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MNP's TAKE: The marijuana industry has been a continually evolving business for decades, leaving many licensed and unlicensed dispensaries confused as to what their filing obligations are in terms of GST and / or HST.
Currently, the CRA has ruled that dispensaries should be charging taxes on marijuana and leaving the consumers themselves responsible for claiming tax levies as medical expenses. While discussions continue to take place surrounding whether tax exemptions should be put in place to make medical marijuana more affordable to those relying on it for pain management purposes, the best thing dispensaries can do to protect themselves is charge and file taxes according to CRA requirements.
For more information as to how your operation can minimize exposure while remaining compliant with CRA filing regulations, contact Heather Weber, CPA, CGA, Indirect Tax Services Leader at 250.763.8919 or [email protected]
BY MIKE HAGER FROM THE GLOBE AND MAIL
Canadians selling medical marijuana outside the licensed mailorder system must still watch out for the taxman, according to a Federal Court of Appeal ruling that reasserts Ottawa’s right to collect sales taxes on any and all pot that is sold.
In a unanimous decision released Monday, judges dismissed an appeal by Gabriola Island grower Gerry Hedges to stop the clawback of almost $15,000 in GST for marijuana he sold over several years to the Vancouver-based B.C. Compassion Club Society, Canada’s oldest dispensary.
Alistair Campbell, Mr. Hedges’s tax lawyer, said the case centred on whether marijuana should be treated like a prescription drug.
Mr. Campbell argued in court that cannabis should be exempt from federal sales tax because members of the dispensary must go through a process akin to getting a prescription, unlike overthe-counter drugs that are subject to GST, such as extra-strength Tylenol.
The judges ruled that only drugs that are sold legally can be exempted from GST. However, they also agreed with previous rulings that legislation surrounding the taxation of medical marijuana has led to “uncertainty and confusion” and “needs work.”
Under the current medicalmarijuana framework, patients buying pot from Health Canada’s mail-order system must pay HST or GST on these products and then claim these levies as medical expenses. Some high-profile owners of illegal pot dispensaries have said they charge GST on all sales and remit those funds to the government, but it is unknown the extent to which this is common practice in the sector.
“Unless there’s legislative change, what it means is that end users of marijuana for medical purposes will be paying GST,” Mr. Campbell said. “The question for Parliament and public policy [experts] is whether that is a proper approach to taxing the medication in view of the evolution of the law in this field.”
Mr. Campbell said the Department of Finance could easily exempt all medical marijuana from sales taxes to make it more affordable for patients, adding “the GST Act is replete with those types of distinctions.” Staff with the department and the CRA were unable to provide comment on the ruling Tuesday.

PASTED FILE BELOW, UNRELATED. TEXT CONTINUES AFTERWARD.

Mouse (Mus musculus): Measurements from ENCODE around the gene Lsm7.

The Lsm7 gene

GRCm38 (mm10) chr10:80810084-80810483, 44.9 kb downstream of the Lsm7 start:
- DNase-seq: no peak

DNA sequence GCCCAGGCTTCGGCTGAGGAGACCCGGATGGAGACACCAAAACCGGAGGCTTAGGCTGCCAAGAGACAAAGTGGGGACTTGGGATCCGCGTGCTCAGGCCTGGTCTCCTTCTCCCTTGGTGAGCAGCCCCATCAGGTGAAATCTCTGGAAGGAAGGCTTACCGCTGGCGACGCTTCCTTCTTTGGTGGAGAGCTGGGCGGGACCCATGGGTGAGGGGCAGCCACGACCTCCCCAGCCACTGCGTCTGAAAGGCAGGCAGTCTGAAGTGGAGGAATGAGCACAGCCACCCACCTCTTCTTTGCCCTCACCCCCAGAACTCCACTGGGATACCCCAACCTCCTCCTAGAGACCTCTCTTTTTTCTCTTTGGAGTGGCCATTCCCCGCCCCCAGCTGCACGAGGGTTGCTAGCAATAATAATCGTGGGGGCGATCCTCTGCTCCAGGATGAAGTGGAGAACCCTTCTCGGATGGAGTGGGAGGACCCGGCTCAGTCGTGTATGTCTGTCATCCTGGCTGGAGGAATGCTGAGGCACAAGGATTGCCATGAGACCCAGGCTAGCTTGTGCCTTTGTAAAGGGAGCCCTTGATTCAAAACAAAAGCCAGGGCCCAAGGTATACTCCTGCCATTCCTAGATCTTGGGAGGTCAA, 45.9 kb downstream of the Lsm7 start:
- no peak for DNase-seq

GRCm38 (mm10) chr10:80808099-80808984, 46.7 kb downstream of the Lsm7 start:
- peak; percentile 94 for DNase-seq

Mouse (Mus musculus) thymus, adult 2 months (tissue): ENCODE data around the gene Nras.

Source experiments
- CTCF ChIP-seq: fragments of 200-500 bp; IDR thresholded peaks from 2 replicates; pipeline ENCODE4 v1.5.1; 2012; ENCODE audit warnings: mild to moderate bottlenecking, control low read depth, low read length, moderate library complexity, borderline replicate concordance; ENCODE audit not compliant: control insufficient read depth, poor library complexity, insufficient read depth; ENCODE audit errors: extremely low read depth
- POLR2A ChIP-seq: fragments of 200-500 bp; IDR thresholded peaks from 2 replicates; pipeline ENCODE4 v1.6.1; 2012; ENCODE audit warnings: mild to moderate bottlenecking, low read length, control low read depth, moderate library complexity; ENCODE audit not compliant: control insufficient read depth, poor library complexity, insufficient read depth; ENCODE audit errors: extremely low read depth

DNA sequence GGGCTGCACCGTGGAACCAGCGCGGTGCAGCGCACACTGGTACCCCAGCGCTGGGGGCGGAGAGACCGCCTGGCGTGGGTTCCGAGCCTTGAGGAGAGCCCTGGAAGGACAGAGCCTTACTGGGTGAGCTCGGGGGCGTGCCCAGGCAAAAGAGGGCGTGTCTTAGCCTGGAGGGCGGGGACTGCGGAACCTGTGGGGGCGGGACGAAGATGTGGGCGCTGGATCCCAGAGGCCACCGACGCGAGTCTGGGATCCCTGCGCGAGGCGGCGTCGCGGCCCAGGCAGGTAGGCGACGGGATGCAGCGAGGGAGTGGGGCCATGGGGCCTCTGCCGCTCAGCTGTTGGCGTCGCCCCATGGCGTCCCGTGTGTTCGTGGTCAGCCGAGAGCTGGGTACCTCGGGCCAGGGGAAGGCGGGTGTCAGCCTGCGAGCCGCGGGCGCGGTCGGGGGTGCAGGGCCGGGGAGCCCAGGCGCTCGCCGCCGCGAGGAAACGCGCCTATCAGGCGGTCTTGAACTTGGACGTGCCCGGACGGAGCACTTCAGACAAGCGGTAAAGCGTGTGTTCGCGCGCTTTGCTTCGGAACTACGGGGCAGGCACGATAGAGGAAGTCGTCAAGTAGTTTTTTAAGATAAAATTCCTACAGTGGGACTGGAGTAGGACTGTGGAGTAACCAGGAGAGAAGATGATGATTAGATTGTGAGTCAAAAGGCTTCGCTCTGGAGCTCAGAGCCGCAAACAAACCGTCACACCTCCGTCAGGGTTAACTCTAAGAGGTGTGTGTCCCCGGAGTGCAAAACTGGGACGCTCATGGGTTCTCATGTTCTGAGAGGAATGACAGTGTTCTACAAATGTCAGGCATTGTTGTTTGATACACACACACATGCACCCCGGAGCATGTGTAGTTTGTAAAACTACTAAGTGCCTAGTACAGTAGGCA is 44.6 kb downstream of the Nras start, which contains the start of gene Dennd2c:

Hilary Black, founder of the dispensary that Mr. Hedges supplied, said Bedrocan – the licensed commercial grower she now works for – is starting an online petition asking federal Finance Minister Bill Morneau to exempt all medical cannabis purchased under Health Canada’s system from sales taxes.
Ms. Black, who still acts as an adviser to the B.C. Compassion Club Society, said this issue provides an opportunity for Canada’s industrial-scale growers and illegal dispensaries – often at loggerheads over competition for the same patients – to “create a unified front around an issue that is important for all of us.”
“It’s totally unjust and unethical and unfair for medical cannabis to be taxed like an over-the-counter medicine because it is a medical necessity,” said Ms. Black, whose company is a subsidiary of Canada’s largest legal cannabis producer, Canopy Growth Corp.
“And the spirit of our tax law is that medical necessities do not have sales taxes on them.”
Ms. Black said the B.C. Compassion Club Society has funded the majority of Mr. Hedges’s legal fees in this protracted battle against the CRA, which has totalled more than a quarter of a million dollars. In addition, the Crown was awarded costs in the latest ruling and the compassion club does not plan to appeal, she said.
Mr. Hedges, who did not want to be interviewed, started growing his own cannabis in 1988 to treat pain caused by a deformed hip and began selling to the Vancouver dispensary in 2007, racking up sales of $110,732 that year alone, according to the ruling. In 2010, police raided his Gulf Island farm and Canada Revenue Agency assessed him for back taxes owed.
The federal tax agency has long been referred files after illegal grow operations are raided in B.C. to “assess people for unremitted GST in respect of projected illegal sales of marijuana,” Mr. Campbell said.
“The CRA’s long-standing position has always been that GST is applicable to all sales of cannabis, whether legal, illegal under [government] authorizations to possess or otherwise,” he said.
This article was written by Mike Hager from The Globe And Mail and was legally licensed through the NewsCred publisher network.
Related Topics:Indirect Tax
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